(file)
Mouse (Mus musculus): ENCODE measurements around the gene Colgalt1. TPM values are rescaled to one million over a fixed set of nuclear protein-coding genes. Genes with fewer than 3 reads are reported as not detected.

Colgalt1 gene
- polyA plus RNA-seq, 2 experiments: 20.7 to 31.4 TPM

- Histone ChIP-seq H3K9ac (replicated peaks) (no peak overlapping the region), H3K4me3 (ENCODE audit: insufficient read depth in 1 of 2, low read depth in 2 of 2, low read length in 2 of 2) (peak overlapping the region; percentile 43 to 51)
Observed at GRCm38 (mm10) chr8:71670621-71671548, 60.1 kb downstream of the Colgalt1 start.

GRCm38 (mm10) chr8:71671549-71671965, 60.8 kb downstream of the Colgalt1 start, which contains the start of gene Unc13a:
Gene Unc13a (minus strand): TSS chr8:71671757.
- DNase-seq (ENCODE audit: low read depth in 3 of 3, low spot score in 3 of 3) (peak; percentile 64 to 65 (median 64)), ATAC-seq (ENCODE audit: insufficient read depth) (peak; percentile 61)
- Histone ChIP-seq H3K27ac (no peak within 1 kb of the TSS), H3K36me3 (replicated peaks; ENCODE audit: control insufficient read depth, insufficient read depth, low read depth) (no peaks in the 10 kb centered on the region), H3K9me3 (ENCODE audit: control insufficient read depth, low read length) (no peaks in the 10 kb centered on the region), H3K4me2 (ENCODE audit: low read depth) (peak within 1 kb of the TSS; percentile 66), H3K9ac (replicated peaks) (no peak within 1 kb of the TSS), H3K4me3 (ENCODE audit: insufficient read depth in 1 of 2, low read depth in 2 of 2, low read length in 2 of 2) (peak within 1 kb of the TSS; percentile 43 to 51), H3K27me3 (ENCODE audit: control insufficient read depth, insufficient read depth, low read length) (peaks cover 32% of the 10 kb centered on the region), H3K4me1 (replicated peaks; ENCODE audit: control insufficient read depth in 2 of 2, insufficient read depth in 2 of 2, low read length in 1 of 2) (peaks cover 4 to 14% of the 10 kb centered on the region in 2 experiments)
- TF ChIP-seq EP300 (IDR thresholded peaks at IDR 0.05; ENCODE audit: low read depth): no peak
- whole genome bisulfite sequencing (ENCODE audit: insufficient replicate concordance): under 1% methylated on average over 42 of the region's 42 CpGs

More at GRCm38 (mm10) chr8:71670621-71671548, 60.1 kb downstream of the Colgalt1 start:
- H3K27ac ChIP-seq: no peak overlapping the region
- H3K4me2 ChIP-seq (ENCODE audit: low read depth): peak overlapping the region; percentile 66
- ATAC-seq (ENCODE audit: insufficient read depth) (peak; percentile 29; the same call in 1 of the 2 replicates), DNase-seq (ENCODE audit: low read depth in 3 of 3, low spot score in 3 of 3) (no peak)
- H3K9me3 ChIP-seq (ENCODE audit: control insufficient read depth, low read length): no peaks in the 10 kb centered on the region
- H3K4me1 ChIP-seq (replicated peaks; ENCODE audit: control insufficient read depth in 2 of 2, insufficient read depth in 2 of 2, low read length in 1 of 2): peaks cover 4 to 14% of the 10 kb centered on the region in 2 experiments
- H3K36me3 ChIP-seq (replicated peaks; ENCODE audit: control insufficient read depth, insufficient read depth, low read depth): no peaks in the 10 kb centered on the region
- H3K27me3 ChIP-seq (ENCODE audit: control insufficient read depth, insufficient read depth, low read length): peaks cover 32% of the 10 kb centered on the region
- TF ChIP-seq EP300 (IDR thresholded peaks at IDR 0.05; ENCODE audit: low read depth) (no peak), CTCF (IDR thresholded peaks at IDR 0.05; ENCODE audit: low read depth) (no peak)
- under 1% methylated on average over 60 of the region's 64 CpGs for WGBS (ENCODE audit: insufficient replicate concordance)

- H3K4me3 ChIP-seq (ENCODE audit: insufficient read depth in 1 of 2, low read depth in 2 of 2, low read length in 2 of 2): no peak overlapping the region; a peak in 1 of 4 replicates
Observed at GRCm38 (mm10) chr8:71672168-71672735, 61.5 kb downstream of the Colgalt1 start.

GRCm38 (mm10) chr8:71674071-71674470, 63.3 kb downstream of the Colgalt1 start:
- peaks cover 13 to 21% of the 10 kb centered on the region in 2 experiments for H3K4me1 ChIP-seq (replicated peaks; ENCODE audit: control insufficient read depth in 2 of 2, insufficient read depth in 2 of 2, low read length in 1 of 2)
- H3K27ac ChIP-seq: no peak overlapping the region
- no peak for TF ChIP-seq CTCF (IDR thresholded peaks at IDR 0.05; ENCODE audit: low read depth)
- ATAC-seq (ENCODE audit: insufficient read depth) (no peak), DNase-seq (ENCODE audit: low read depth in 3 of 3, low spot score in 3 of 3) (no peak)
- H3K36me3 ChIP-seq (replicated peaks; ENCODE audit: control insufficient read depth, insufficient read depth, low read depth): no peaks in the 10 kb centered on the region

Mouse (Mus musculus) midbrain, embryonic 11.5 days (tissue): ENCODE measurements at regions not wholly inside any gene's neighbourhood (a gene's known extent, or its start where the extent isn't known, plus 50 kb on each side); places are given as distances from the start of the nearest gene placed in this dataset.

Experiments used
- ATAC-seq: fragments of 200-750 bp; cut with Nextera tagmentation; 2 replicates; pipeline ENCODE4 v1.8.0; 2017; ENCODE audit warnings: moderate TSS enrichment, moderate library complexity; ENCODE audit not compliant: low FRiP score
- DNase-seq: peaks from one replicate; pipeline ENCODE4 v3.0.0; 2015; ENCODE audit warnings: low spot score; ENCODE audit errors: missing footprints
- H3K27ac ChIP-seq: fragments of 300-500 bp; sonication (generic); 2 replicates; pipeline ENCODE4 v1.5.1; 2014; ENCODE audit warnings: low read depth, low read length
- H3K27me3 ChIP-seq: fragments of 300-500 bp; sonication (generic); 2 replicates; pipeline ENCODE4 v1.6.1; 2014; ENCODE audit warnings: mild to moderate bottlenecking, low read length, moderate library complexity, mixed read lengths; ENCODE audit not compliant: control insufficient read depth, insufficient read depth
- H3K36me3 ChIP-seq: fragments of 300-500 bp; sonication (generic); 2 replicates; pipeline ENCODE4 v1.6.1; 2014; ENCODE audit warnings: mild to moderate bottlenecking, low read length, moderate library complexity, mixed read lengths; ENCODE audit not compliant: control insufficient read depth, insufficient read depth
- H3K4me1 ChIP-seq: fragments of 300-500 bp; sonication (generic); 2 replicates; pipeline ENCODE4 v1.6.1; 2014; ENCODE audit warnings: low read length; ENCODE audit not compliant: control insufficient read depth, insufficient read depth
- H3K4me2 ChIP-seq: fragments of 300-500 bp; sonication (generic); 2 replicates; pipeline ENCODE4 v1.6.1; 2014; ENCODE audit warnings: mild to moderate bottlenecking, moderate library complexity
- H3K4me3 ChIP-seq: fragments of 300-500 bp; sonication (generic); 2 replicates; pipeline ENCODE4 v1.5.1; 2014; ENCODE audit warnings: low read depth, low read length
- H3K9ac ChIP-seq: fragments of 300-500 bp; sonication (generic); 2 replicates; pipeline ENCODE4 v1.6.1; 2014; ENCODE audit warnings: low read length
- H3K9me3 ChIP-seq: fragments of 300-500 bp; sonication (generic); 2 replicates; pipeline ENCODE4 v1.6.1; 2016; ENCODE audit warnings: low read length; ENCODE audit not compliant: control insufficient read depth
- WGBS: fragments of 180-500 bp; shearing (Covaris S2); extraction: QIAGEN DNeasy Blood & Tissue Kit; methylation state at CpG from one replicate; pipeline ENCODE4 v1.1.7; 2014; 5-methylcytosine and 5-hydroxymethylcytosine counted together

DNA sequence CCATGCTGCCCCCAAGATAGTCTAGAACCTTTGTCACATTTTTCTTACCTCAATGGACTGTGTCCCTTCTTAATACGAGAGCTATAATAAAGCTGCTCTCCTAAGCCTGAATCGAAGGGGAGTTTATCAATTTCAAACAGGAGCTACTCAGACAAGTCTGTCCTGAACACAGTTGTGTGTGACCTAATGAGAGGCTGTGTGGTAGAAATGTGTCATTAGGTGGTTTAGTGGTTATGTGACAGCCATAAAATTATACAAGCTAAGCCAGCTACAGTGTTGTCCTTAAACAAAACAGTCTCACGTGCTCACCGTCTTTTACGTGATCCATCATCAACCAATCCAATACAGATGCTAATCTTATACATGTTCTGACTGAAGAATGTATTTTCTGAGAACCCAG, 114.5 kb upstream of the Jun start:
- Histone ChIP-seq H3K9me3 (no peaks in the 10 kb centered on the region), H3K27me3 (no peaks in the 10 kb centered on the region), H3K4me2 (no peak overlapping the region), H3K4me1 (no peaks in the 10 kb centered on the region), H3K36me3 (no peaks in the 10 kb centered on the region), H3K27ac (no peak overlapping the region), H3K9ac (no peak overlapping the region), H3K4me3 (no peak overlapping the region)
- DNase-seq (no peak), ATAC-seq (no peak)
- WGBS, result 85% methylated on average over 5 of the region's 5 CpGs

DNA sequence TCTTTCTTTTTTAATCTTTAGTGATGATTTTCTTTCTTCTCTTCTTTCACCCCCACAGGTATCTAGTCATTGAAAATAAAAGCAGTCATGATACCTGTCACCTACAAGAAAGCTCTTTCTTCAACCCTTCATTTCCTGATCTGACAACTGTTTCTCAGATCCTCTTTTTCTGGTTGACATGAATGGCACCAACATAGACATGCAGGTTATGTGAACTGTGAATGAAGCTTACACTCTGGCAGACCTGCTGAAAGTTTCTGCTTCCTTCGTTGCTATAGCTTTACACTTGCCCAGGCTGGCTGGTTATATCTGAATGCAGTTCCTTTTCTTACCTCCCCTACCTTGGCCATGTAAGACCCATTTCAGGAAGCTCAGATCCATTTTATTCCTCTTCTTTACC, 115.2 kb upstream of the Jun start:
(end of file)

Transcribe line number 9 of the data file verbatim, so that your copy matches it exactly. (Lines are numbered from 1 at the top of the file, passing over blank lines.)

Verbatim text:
- Histone ChIP-seq H3K27ac (no peak within 1 kb of the TSS), H3K36me3 (replicated peaks; ENCODE audit: control insufficient read depth, insufficient read depth, low read depth) (no peaks in the 10 kb centered on the region), H3K9me3 (ENCODE audit: control insufficient read depth, low read length) (no peaks in the 10 kb centered on the region), H3K4me2 (ENCODE audit: low read depth) (peak within 1 kb of the TSS; percentile 66), H3K9ac (replicated peaks) (no peak within 1 kb of the TSS), H3K4me3 (ENCODE audit: insufficient read depth in 1 of 2, low read depth in 2 of 2, low read length in 2 of 2) (peak within 1 kb of the TSS; percentile 43 to 51), H3K27me3 (ENCODE audit: control insufficient read depth, insufficient read depth, low read length) (peaks cover 32% of the 10 kb centered on the region), H3K4me1 (replicated peaks; ENCODE audit: control insufficient read depth in 2 of 2, insufficient read depth in 2 of 2, low read length in 1 of 2) (peaks cover 4 to 14% of the 10 kb centered on the region in 2 experiments)